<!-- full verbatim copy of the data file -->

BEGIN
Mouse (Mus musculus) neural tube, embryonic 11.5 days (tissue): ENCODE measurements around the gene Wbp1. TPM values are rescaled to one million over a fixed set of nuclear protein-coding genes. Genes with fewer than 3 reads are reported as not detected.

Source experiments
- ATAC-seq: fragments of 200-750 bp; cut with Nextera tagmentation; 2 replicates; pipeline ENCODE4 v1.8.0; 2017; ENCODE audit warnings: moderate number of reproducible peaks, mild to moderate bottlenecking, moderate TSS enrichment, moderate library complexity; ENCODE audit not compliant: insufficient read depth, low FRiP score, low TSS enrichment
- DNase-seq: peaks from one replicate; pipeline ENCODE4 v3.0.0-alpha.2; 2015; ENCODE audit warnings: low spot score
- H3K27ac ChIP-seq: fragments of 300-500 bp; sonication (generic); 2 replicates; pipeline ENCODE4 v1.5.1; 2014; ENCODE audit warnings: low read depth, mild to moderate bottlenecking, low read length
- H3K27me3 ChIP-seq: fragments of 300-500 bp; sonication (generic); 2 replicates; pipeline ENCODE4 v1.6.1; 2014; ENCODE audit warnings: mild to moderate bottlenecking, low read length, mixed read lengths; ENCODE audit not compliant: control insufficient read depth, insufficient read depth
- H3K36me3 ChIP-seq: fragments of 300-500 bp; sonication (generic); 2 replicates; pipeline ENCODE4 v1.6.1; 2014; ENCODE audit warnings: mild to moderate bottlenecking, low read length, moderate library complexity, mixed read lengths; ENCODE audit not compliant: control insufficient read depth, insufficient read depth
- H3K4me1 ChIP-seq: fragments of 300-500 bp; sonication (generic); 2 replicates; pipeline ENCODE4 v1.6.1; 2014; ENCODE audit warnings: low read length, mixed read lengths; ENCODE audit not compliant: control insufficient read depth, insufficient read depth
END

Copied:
Mouse (Mus musculus) neural tube, embryonic 11.5 days (tissue): ENCODE measurements around the gene Wbp1. TPM values are rescaled to one million over a fixed set of nuclear protein-coding genes. Genes with fewer than 3 reads are reported as not detected.

Source experiments
- ATAC-seq: fragments of 200-750 bp; cut with Nextera tagmentation; 2 replicates; pipeline ENCODE4 v1.8.0; 2017; ENCODE audit warnings: moderate number of reproducible peaks, mild to moderate bottlenecking, moderate TSS enrichment, moderate library complexity; ENCODE audit not compliant: insufficient read depth, low FRiP score, low TSS enrichment
- DNase-seq: peaks from one replicate; pipeline ENCODE4 v3.0.0-alpha.2; 2015; ENCODE audit warnings: low spot score
- H3K27ac ChIP-seq: fragments of 300-500 bp; sonication (generic); 2 replicates; pipeline ENCODE4 v1.5.1; 2014; ENCODE audit warnings: low read depth, mild to moderate bottlenecking, low read length
- H3K27me3 ChIP-seq: fragments of 300-500 bp; sonication (generic); 2 replicates; pipeline ENCODE4 v1.6.1; 2014; ENCODE audit warnings: mild to moderate bottlenecking, low read length, mixed read lengths; ENCODE audit not compliant: control insufficient read depth, insufficient read depth
- H3K36me3 ChIP-seq: fragments of 300-500 bp; sonication (generic); 2 replicates; pipeline ENCODE4 v1.6.1; 2014; ENCODE audit warnings: mild to moderate bottlenecking, low read length, moderate library complexity, mixed read lengths; ENCODE audit not compliant: control insufficient read depth, insufficient read depth
- H3K4me1 ChIP-seq: fragments of 300-500 bp; sonication (generic); 2 replicates; pipeline ENCODE4 v1.6.1; 2014; ENCODE audit warnings: low read length, mixed read lengths; ENCODE audit not compliant: control insufficient read depth, insufficient read depth